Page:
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Bryce v. Choice Hotels International
United States District Court, D. Oregon, Portland Division
January 8, 2019
MICHELE BRYCE, Plaintiff,
CHOICE HOTELS INERNATIONAL, BAMCO, INC., BARON CAPITAL GROUP, INC, BARON CAPITAL MNGT, INC., SUNBURST HOSPITALITY CORPORATION, BARBARA T. ALEXANDER, BARBARA J BAINUM, STEWART BAINUM, JR, RONALD STEPHEN BARON, WILLIAM L. JEWS, MONTE JM KOCHE, LIZA LANDSMAN, PATRICK PACIOUS, SCOTT ARNOLD RENSCHLER, ERVIN R SHAMES, and JOHN P TAGUE, Defendants.
OPINION AND ORDER
MICHAEL W.MOSMAN Chief United States District Judge.
matter comes before me on Defendant Choice Hotels
International's Motion to Dismiss or Transfer Venue .
For the following reasons, I GRANT Defendant's Motion to
Dismiss or Transfer Venue  and dismiss the Complaint 
Michele Bryce is a resident of Oregon. Defendant Choice
Hotels is a Delaware corporation with its principal place of
business in Maryland. The remaining Defendants are alleged to
reside in Maryland or New York. In her Motion for Immediate
Preliminary Injunction , Plaintiff alleges that the
events in question took place in Tucker, Georgia. Defendant
Choice Hotels subsequently filed a Motion to Dismiss or
Transfer Venue , claiming that venue was improper. Also
pending before me are Plaintiff's Motion for Preliminary
Injunction , Plaintiff's Motion to Compel ,
Plaintiff's Motion to Amend/Correct Motion to Compel
, and Defendant's Motion for Leave to File Response
to Plaintiff's Request for Injunctive Relief and for Stay
of Proceedings Until Defendant's Motion to Dismiss is
U.S.C. § 1406(a) provides that a “district court
of a district in which is filed a case laying venue in the
wrong division or district shall dismiss, or if it be in the
interest of justice, transfer such case to any district or
division in which it could have been brought.” Parties
may move to dismiss an action for improper venue under Rule
12(b)(3) of the Federal Rules of Civil Procedure. 28 U.S.C.
§ 1391(b) defines when venue is proper. 28 U.S.C. §
1391(b) allows a plaintiff to bring a civil action in:
(1) a judicial district in which any defendant resides, if
all defendants are residents of the State in which the
district is located;
(2) a judicial district in which a substantial part of the
events or omissions giving rise to the claim occurred, or a
substantial part of property that is the subject of the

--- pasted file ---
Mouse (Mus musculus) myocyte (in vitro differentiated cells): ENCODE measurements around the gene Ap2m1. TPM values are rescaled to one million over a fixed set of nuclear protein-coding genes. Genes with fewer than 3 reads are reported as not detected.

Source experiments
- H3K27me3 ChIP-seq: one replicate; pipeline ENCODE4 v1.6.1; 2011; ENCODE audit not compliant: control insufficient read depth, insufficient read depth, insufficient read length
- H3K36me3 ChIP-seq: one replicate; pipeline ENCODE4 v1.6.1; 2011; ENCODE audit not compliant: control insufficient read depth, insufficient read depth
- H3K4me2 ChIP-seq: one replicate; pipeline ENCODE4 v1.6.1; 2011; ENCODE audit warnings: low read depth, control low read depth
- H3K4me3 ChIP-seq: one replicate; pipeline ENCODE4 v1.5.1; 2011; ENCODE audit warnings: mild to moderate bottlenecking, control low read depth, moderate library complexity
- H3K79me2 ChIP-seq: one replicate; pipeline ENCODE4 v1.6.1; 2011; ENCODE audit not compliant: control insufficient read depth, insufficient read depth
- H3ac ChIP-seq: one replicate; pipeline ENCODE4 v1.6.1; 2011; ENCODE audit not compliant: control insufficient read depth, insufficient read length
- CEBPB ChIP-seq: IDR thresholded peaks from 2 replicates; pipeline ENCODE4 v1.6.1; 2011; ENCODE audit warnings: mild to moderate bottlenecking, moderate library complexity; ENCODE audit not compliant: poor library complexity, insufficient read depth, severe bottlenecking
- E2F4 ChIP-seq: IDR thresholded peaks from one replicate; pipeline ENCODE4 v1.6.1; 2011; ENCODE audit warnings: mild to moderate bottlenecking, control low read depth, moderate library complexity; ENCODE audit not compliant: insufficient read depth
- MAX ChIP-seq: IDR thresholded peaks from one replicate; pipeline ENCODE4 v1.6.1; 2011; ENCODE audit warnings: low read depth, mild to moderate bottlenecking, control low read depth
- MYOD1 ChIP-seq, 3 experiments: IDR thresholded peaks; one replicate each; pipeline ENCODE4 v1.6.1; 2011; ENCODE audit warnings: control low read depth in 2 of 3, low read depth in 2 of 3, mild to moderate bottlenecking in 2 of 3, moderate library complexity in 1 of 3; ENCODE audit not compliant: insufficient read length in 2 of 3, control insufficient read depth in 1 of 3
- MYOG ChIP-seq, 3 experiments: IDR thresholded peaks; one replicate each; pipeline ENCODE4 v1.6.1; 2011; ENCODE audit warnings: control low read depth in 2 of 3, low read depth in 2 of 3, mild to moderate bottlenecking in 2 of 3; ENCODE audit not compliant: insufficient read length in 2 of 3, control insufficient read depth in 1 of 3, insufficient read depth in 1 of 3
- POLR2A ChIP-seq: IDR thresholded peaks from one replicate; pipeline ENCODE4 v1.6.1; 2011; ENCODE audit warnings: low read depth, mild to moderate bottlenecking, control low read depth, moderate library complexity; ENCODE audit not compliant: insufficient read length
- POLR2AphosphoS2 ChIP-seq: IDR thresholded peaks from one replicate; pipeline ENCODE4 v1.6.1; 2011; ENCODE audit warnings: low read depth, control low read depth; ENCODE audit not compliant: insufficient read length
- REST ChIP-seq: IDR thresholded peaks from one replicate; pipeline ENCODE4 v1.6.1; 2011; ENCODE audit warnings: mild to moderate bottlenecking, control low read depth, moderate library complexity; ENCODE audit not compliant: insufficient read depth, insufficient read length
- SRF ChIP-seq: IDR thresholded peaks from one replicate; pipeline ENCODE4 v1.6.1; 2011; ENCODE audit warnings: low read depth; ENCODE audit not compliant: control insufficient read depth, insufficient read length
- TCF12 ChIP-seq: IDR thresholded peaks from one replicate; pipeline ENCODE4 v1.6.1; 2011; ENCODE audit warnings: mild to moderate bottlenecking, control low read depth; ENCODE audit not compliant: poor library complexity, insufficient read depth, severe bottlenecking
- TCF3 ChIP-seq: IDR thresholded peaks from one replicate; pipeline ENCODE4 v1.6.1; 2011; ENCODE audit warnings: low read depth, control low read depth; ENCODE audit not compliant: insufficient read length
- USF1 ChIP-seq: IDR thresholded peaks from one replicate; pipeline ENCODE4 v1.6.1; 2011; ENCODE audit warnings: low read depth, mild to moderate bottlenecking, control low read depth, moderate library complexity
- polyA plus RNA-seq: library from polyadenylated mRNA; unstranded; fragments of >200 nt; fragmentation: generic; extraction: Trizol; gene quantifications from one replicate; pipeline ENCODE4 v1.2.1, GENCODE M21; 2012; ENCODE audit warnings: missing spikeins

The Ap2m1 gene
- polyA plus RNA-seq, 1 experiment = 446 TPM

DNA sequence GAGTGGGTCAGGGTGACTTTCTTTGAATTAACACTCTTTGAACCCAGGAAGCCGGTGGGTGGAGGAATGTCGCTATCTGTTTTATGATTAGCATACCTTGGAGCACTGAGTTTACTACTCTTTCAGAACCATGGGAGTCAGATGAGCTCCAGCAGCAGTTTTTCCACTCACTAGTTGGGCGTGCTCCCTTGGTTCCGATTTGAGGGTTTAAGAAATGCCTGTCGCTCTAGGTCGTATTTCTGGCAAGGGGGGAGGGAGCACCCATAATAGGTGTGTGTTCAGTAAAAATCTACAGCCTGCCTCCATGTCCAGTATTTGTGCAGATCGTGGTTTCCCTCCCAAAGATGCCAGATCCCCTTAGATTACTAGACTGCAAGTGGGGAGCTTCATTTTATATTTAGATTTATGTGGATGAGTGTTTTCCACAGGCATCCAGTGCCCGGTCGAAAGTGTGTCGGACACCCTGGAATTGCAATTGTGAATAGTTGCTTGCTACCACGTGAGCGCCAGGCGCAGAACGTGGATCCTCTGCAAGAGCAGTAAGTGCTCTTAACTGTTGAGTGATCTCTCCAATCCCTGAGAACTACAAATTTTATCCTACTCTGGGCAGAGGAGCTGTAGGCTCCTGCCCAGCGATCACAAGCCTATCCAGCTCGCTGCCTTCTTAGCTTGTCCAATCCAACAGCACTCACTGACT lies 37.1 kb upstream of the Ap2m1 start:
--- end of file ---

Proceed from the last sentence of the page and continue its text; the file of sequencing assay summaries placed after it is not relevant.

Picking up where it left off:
action is situated; or
(3) if there is no district in which an action may otherwise
be brought as provided in this section, any judicial district
in which any defendant is subject to the court's personal
jurisdiction with respect to such action.
should look to the categories of § 1391(b) to determine
if venue that has been challenged is proper. Atl. Marine
Const. Co., Inc. v. U.S. Dist. Court for W. Dist. Of
Tex., 571 U.S. 49, 55-56 (2013). If the case falls into
one of the three categories of § 1391(b), venue is
proper. Id. at 56. If the case does not fall into
one of the three categories, “venue is improper, and
the case must be dismissed or transferred under §
Choice Hotels has challenged venue through a 12(b)(3) motion.
Therefore I must look § 1391(b) to determine if the
action at hand falls into any of the three categories.
§ 1391(b)(1), venue is proper if any of the defendants
reside in Oregon and all defendants are residents of the
state in which this district is located. Here, none of the
alleged defendants are residents of Oregon, therefore venue
is not proper under § 1391(b)(1). Under §
1391(b)(2), venue is proper if a substantial part of the
events or omissions giving rise to the claim occurred in the
district. Here, the events and omissions giving rise to the
claim are alleged to have occurred in Tucker, Georgia. None
of the alleged events or omissions occurred within Oregon,
therefore venue is not proper under § 1391(b)(2).
Finally, under § 1391(b)(3), if no district exists in
which an action may be brought, venue is proper in any
judicial district in which any defendant is subject to the
court's personal ...